Tacoma Housing Authority will hold a formal grand opening on Aug. 7 for a 144-unit, affordable housing complex in the city’s Hilltop neighborhood. The complex enters the stock of lower-income housing options at a time when housing prices are rapidly outpacing income growth.

“If it were food, we would have widespread malnutrition with pockets of starvation,” said THA Executive Director Michael Mirra.

The city is short some 18,000 housing units, according to federal statistics, which shows a family would have to make $31,000 a year to afford a studio, or $40,000 for a two-bedroom apartment. Adding those units to lower the housing gap means higher density.

“We see that as a design challenge,” Mirra said. “We try to show that density can look lovely.”

Senator Patty Murray, Congressmen Denny Heck and Derek Kilmer will be on hand to help the housing agency, residents and neighbors celebrate the completion of the second phase of Bay Terrace, located at the corner of South 27th and G streets that strived to prove that concept. The complex has shade trees, follows environmentally responsible design principles and offers outdoor play areas, a half-court basketball hoop and picnic spaces as well as garden area for its residents. Each floor has a reading area with chairs, tables and children’s books as well.

The first phase, which included 74 apartments and townhomes, opened about two years ago and prompted construction of this latest phase. The ribbon-cutting program for this $25 million phase will start at 1 p.m. on Aug. 7 and include remarks from residents, community leaders, and others who made the project work as well as have live music, refreshments and self-guided tours.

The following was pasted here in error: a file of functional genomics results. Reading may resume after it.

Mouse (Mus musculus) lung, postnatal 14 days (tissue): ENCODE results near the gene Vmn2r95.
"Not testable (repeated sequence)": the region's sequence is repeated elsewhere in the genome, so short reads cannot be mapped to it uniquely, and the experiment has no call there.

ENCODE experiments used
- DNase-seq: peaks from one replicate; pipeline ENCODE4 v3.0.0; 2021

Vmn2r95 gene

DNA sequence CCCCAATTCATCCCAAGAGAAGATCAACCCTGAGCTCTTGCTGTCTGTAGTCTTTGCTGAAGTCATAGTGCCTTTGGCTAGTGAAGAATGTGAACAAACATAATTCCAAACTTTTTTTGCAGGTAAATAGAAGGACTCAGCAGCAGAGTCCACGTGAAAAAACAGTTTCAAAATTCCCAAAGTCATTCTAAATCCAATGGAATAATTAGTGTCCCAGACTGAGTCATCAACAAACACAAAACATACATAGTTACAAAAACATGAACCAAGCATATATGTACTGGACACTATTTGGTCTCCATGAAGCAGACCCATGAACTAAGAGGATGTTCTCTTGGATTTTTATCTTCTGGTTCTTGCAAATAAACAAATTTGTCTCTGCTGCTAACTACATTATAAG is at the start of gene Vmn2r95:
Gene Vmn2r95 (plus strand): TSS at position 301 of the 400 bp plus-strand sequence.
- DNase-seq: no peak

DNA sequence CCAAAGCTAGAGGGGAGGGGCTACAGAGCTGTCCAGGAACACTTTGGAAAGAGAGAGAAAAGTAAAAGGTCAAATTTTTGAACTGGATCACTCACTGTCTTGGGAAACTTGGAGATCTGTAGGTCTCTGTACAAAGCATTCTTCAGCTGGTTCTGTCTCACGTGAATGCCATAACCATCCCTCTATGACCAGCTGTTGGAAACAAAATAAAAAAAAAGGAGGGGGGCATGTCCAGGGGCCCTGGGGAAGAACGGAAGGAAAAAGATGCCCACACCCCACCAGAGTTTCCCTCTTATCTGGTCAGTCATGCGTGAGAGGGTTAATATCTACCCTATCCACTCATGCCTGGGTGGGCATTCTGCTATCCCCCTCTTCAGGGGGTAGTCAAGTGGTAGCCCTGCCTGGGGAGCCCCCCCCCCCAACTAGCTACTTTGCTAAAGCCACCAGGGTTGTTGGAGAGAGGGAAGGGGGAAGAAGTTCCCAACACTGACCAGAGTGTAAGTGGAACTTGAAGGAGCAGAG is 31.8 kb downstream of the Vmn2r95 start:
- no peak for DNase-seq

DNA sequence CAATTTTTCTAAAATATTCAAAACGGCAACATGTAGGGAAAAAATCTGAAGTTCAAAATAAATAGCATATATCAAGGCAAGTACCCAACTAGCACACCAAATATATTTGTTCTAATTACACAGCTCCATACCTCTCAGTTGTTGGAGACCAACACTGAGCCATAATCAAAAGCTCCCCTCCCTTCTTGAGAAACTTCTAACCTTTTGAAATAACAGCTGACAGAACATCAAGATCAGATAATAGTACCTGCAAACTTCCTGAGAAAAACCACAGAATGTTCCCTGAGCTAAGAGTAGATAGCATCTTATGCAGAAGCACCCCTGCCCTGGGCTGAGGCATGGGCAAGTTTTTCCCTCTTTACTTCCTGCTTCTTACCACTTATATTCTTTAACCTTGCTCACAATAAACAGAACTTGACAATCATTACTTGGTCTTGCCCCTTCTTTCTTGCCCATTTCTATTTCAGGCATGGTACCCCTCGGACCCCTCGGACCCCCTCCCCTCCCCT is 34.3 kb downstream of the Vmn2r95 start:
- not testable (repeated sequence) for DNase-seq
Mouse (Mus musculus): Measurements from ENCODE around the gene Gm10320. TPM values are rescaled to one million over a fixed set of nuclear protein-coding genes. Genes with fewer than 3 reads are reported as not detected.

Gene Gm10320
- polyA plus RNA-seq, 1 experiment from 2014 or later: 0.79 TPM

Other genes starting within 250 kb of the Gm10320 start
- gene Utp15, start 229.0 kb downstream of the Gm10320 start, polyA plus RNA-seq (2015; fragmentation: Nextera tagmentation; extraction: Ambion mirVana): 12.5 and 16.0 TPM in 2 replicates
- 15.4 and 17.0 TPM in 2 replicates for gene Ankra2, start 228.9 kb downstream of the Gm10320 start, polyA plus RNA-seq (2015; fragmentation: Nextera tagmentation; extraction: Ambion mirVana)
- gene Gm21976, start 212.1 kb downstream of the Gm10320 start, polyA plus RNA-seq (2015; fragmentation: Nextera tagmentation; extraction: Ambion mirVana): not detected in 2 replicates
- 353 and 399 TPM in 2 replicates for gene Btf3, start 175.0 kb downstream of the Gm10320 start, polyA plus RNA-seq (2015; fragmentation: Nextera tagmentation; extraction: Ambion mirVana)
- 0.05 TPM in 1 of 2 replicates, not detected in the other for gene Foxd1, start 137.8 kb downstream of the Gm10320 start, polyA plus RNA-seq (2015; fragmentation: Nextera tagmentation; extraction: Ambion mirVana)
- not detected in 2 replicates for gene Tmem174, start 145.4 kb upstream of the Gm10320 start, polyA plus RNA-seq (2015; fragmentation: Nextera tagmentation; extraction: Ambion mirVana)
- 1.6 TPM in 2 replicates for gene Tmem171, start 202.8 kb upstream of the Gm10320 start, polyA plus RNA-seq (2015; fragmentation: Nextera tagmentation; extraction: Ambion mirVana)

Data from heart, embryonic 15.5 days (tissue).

The housing authority had demolished 104 old and unsightly public housing units and replaced them with a new community that includes one, two and three-bedroom units for various incomes. The community is within walking distance of the planned Link light rail station that is set to come as part of Sound Transit 2’s expansion of the system that currently runs from the Freighthouse Square station to the Theater District. The light rail expansion will eventually loop up to Martin Luther King Jr. Way and run to South 19th Street.
Absher Construction Co. served as the general contractor and GGLO Architects, LLC designed the facility.
THA is an independent municipal corporation formed under Washington state law and governed by a five-member board of commissioners who are appointed by the mayor. It manages a dozen housing communities that total more than 1,300 units around the city. THA has no taxing authority and receives no regular operating funds from the City of Tacoma or the State of Washington, however. Most of its funding for programs and projects comes from rents that it charges to its tenants, fees that it earns in administering its various programs, subsidies from the federal government for its federal programs, developer fees that it earns when it builds or rebuilds, and grants from public and private sources.

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